The Life of Artensa Randolph

by Anita Baker 

Public housing legend Mrs. Artensa Randolph passed away on Aug. 19, 1997. I have compiled a list of tributes and interviews to her. Let’s start with a passage from her memorial book:

Mrs. Artensa Randolph was born in Pine Bluff, Arkansas on October 1, 1915. Mrs. Randolph was a product of the old, southern Black work force, beginning her early employment picking cotton on the plantations in Pine Bluff. She moved to Chicago in 1937, in search of an improved quality of life and initially found employment in the stockyards. Eventually, she achieved her career goal as a community Representative for the Chicago Board of Education, a position from which she retired after 20 years of service. This position afforded her many opportunities to know the people and the communities of Chicago.

In 1962, Mrs. Randolph moved into the Chicago Housing authority’s (CHA) Washington Park Homes where she lived for the past 35 years. Upon her arrival she quickly became involved in the tenant’s rights movement, which, much like the civil rights movement of earlier years, was organized primarily to address the inequities faced by residents of public housing. Mrs. Randolph was at the vanguard, uniting residents to address the sharp decline in public housing upkeep and maintenance and pushing for affordable and decent housing; a movement which continues today. Mrs. Randolph determination helped change the face of Chicago public housing. Through her efforts, modernization funds for CHA were suspended until appropriate recognition was given to the resident organizations and until a Memorandum of Accord, outlining the residents’ partnership with CHA was signed.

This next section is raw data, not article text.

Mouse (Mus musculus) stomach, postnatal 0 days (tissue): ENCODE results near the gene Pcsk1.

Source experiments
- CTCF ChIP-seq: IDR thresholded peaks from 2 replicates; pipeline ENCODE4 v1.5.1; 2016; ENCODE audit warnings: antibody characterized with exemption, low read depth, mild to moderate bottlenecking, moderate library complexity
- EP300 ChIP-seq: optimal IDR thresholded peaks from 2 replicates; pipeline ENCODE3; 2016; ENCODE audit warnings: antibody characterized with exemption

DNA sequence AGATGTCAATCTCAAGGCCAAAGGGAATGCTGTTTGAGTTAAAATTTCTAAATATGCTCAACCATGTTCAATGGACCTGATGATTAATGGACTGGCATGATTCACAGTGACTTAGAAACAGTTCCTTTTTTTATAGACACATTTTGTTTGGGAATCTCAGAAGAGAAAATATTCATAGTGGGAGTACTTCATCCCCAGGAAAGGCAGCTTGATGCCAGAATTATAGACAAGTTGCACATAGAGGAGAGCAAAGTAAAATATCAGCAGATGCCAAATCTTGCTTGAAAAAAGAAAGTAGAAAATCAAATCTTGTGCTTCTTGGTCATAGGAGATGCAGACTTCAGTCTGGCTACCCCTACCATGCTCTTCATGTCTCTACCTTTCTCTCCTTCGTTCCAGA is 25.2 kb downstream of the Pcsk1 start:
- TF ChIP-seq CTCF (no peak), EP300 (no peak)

Artensa Randolph

In 1964, Mrs. Randolph was elected President of the Washington Park Homes Local Advisory Council. In 1976, she was elected President of the Central Advisory council. She was re-elected to each position in all subsequent elections. Devoted to improving the quality of life for public housing residents, Mrs. Randolph had the distinction of becoming the first CHA resident appointed to the CHA Board of Commissioners by the late Mayor Harold Washington. Mrs. Randolph was re-appointed to the CHA Board of Commissioners by Mayors Eugene Sawyer and Richard M. Daley. After the Department of Housing and Urban Development became receiver of the CHA in 1995, Mrs. Randolph was appointed to the Executive Advisory Committee by Mayor Daley.

Mrs. Randolph was devoted to her family. She was a mother who truly loved her family. There are many who can tell stories of Mrs. Randolph’s love for her family and friends. In fact, she had so many godchildren many did not know exactly who were all the biological offspring. Every child in the development was a member of her extended family.

I interviewed Anthony Todd, a longtime friend to Mrs. Randolph:

“I listen to people say how well they knew Mrs. Randolph and what wonderful things she had done, also the incidents they had with her in their lives. I saw Mrs. Randolph as a teacher and she was a teacher.